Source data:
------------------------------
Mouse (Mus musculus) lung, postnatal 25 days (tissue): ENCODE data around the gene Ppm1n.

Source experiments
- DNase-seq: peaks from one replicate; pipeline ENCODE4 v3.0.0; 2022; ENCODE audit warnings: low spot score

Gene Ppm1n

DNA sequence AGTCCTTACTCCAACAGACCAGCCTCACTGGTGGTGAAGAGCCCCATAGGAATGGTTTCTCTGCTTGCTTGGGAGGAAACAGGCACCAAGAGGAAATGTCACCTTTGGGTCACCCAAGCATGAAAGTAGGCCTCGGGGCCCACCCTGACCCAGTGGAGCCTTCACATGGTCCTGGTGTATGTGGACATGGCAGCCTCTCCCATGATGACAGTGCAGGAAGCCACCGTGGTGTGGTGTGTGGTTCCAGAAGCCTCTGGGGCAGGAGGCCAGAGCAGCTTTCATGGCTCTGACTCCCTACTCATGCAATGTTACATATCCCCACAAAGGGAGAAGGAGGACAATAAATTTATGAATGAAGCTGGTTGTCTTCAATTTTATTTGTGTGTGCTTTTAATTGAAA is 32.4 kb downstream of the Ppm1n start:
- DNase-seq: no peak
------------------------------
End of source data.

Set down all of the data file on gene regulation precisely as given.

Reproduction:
Mouse (Mus musculus) lung, postnatal 25 days (tissue): ENCODE data around the gene Ppm1n.

Source experiments
- DNase-seq: peaks from one replicate; pipeline ENCODE4 v3.0.0; 2022; ENCODE audit warnings: low spot score

Gene Ppm1n

DNA sequence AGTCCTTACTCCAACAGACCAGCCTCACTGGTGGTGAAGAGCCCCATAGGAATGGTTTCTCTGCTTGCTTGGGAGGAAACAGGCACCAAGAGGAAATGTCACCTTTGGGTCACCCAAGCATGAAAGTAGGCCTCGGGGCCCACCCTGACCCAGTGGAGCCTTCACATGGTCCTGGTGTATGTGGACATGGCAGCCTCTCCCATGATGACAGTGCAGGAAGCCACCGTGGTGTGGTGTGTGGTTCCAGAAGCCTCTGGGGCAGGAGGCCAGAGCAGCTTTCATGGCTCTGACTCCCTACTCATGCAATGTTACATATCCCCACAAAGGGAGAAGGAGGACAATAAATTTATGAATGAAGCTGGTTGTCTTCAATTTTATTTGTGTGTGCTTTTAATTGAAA is 32.4 kb downstream of the Ppm1n start:
- DNase-seq: no peak